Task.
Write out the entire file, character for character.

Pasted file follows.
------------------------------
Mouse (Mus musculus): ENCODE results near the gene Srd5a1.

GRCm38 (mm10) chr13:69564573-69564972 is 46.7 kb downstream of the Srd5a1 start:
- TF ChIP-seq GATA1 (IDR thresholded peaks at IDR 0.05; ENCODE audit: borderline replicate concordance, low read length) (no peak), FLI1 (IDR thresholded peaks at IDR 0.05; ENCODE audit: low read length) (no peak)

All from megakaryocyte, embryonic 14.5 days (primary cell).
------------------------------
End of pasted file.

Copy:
Mouse (Mus musculus): ENCODE results near the gene Srd5a1.

GRCm38 (mm10) chr13:69564573-69564972 is 46.7 kb downstream of the Srd5a1 start:
- TF ChIP-seq GATA1 (IDR thresholded peaks at IDR 0.05; ENCODE audit: borderline replicate concordance, low read length) (no peak), FLI1 (IDR thresholded peaks at IDR 0.05; ENCODE audit: low read length) (no peak)

All from megakaryocyte, embryonic 14.5 days (primary cell).